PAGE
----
Other’s Circumstances may Have Changed

The second reason that you may make changes to your estate planning are when other’s circumstances may have changed. The major life changes listed above could also be applicable to anyone who you list or name in your estate planning documents. This could include the individuals that you listed as your personal representative. It could also include an individual you may have named as a trustee in a trust. Finally, it may also be applicable to anybody you listed as a beneficiary who would receive a portion of the money, property, or assets from your estate.

Again, an example here might help. Suppose that you named your brother as the personal representative of your estate after you pass away. Now let’s suppose that your brother was involved in an accident and that he is currently disabled. Because of this, you may recognize that your brother is no longer capable of serving as your personal representative. If this is true, you may want to make a change to your estate planning documents to remove your brother and to name someone else instead.

Your Plan Should Reflect What You Want

The final reason for keeping your estate-planning updated and current is that you may simply have changed your mind about what it is you want to do. An additional example here will illustrate this point. Suppose that when you were a young parent you completed your estate planning documents including your last will and testament. In your last will and testament suppose you left a distribution of a portion of your money, property, or other assets of your estate to your daughter who was 12 years old at the time. Now suppose that 20 years have gone by and your daughter is 32 years old. Additionally, suppose that your daughter struggles with alcoholism, or drug abuse. In this instance, you may determine that you no longer want to leave a portion of your estate to your daughter because you believe that if she receives money from you she would only use it to hurt herself through her addictions.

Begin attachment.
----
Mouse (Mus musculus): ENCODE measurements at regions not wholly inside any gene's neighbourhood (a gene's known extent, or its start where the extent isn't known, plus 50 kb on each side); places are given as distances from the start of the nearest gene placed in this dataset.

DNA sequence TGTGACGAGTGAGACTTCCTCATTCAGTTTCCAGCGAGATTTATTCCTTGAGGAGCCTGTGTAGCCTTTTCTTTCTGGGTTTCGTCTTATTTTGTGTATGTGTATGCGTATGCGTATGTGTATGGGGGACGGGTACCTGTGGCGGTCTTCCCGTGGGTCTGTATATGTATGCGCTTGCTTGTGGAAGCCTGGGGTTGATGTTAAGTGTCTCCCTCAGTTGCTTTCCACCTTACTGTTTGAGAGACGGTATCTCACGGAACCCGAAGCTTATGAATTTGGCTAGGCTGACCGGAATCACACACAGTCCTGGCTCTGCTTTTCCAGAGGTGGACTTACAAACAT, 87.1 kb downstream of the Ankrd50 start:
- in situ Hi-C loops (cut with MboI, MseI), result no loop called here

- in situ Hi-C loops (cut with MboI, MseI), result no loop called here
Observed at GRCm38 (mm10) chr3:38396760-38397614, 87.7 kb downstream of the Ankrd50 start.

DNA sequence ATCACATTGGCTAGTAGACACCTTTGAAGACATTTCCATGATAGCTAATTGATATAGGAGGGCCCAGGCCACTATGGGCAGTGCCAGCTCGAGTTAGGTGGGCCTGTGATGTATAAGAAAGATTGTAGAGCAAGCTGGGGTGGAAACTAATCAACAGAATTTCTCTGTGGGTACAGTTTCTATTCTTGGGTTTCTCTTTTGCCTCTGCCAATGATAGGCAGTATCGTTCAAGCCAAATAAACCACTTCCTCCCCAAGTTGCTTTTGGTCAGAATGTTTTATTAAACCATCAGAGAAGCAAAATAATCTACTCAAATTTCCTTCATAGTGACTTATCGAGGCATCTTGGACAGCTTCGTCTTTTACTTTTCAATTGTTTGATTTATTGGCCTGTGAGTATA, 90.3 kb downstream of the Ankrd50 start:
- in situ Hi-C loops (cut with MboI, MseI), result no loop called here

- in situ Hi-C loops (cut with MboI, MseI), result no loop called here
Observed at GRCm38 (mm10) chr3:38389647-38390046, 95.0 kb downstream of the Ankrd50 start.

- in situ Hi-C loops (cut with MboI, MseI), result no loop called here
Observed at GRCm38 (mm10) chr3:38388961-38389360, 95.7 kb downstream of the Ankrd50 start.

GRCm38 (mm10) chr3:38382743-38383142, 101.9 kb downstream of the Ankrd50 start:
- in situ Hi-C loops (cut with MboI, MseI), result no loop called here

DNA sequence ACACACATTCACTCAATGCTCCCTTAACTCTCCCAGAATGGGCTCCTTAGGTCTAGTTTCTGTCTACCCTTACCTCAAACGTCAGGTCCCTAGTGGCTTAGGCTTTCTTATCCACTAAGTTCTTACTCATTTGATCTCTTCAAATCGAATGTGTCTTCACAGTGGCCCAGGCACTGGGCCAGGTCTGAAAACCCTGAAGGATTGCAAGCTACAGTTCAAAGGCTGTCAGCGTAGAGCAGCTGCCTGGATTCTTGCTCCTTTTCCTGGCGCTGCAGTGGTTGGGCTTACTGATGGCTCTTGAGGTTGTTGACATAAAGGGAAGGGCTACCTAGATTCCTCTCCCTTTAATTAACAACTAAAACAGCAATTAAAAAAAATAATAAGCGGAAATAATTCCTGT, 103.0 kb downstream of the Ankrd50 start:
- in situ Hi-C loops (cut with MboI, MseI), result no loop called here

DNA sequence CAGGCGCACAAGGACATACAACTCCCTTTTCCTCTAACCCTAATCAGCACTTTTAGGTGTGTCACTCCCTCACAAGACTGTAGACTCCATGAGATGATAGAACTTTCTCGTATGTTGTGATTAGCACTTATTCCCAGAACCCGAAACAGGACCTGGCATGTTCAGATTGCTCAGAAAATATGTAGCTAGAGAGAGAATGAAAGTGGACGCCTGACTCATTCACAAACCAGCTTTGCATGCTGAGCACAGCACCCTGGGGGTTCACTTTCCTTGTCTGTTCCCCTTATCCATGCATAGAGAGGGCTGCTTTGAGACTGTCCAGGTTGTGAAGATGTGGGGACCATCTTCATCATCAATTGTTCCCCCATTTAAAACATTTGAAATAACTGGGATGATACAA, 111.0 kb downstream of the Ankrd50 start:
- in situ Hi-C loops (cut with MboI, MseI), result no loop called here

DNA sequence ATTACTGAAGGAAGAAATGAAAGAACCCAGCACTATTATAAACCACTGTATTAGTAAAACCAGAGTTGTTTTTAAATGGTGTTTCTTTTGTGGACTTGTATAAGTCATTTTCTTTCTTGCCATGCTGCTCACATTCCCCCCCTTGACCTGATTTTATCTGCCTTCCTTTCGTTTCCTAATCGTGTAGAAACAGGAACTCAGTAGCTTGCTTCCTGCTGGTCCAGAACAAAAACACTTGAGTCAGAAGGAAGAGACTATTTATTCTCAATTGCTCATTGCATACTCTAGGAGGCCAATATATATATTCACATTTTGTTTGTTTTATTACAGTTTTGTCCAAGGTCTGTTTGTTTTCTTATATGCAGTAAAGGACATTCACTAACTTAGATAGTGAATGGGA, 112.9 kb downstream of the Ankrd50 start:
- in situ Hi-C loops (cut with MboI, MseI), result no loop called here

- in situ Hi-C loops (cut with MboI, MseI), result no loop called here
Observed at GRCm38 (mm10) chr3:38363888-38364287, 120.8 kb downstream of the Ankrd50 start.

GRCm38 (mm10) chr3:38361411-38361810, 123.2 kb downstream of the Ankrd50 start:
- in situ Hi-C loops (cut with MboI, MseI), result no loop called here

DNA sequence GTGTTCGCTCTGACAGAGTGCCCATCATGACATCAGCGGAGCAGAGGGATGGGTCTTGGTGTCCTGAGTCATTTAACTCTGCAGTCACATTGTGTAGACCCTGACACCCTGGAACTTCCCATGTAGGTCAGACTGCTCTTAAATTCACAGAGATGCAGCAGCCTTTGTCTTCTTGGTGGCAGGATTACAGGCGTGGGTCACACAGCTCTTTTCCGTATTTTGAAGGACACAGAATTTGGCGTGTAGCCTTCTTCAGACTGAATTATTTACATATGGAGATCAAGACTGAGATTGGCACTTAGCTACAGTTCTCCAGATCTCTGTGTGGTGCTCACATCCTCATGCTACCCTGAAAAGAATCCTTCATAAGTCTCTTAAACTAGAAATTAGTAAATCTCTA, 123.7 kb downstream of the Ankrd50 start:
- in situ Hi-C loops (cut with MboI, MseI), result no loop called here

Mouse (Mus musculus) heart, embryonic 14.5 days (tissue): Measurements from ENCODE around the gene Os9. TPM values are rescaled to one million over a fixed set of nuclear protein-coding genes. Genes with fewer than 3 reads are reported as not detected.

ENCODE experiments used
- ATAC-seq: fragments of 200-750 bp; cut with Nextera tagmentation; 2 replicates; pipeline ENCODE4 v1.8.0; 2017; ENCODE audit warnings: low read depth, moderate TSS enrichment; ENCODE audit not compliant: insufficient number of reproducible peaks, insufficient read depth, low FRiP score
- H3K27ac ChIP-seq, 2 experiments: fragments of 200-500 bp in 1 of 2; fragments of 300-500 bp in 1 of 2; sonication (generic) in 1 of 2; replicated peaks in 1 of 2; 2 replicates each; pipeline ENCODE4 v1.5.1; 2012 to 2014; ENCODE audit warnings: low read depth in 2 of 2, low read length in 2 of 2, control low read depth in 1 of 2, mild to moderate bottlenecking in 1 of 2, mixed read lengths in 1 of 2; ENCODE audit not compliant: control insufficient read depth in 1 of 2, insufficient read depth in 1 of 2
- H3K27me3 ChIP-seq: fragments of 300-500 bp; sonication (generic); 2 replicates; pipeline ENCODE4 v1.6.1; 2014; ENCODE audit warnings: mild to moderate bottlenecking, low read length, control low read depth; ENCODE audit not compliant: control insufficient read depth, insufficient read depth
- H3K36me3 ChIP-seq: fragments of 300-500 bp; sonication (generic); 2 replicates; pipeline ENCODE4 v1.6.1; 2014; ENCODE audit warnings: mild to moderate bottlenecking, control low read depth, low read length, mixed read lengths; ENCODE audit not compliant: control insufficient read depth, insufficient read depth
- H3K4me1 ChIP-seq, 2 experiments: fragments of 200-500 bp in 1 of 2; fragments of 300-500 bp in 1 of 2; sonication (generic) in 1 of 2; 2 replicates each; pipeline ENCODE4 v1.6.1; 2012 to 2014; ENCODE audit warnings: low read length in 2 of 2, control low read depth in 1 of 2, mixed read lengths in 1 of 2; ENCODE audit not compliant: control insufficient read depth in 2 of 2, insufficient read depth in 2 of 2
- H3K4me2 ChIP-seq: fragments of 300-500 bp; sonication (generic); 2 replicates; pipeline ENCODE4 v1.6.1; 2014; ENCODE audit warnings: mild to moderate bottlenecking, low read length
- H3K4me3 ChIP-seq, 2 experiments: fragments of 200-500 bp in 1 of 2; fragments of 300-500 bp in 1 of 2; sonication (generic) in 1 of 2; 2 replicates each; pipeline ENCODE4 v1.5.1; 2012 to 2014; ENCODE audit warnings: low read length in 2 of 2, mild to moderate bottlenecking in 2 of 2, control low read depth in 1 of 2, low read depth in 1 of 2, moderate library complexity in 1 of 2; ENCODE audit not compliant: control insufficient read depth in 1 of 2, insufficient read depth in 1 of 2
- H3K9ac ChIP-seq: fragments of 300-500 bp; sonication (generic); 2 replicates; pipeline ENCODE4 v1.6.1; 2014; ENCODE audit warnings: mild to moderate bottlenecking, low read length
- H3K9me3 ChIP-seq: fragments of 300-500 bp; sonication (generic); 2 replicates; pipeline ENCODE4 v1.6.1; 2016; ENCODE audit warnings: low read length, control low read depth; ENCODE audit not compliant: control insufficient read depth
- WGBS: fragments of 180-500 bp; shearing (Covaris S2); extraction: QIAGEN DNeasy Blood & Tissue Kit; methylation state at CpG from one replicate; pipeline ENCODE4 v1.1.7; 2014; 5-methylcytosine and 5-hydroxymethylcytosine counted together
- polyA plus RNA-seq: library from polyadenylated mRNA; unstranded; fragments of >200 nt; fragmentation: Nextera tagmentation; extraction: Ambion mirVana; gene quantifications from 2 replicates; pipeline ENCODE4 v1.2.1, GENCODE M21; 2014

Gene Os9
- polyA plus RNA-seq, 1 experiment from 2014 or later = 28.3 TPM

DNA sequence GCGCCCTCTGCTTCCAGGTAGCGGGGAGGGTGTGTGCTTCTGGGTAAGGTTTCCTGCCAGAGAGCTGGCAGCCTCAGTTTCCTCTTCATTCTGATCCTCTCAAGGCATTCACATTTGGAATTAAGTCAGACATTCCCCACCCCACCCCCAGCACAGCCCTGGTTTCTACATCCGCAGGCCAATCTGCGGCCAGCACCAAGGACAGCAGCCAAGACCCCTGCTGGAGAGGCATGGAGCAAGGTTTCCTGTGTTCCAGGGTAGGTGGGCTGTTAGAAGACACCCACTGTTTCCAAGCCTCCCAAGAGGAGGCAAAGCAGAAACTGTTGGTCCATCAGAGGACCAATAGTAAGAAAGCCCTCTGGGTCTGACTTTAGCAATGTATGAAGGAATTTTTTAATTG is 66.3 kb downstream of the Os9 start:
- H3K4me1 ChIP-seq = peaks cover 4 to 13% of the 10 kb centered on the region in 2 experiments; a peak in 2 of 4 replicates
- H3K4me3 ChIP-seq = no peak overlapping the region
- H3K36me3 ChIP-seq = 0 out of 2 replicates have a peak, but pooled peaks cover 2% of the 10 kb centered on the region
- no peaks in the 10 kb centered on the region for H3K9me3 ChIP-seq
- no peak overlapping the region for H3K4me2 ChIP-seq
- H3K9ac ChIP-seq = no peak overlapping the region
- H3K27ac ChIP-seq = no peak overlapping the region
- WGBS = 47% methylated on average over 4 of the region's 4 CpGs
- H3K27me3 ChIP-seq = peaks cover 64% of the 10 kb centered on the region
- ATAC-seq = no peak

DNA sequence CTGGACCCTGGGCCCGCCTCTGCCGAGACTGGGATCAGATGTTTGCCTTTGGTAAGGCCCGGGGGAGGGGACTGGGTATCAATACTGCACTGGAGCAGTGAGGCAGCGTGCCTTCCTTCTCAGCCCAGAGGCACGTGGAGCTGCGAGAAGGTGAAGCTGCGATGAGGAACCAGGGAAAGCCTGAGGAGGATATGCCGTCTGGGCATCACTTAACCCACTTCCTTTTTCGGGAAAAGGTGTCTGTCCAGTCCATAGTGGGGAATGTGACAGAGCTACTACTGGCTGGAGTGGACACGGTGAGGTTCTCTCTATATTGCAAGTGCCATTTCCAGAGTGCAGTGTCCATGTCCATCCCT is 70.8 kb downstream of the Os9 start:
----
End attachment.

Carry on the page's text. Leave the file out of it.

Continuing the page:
This is just one example. Additional examples could easily be that your relationships with the individuals you listed in your previous estate planning documents no longer exist. You may no longer have a relationship with the people that you listed and you do not want them to receive part of your estate now. Again, by simply reading through your estate planning documents the changes that you need to make should be obvious to you. The most important part of your estate planning is that it should accomplish exactly what it is you currently want. By making changes and updates to your estate plan you can be assured that your current wishes and desires will be carried out.

We have helped numerous clients in both the creation of and the updating of their estate planning documents. We are confident that we can help you too!

Enlist an Idaho Business Attorney to Help You

Our team of Idaho lawyers can help you with any of your estate planning or probate needs. Whether you are seeking to create or review an estate plan for yourself or would like to help a loved one, we are available to discuss your options and answer your questions at an initial consultation. Call us toll free at 877.232.6101 or 208.232.6101 for a consultation. You can also email us directly at or stop by our office at 201 East Center Street, Pocatello, Idaho 83201. We will answer your questions and help you solve your Idaho Estate Planning problems.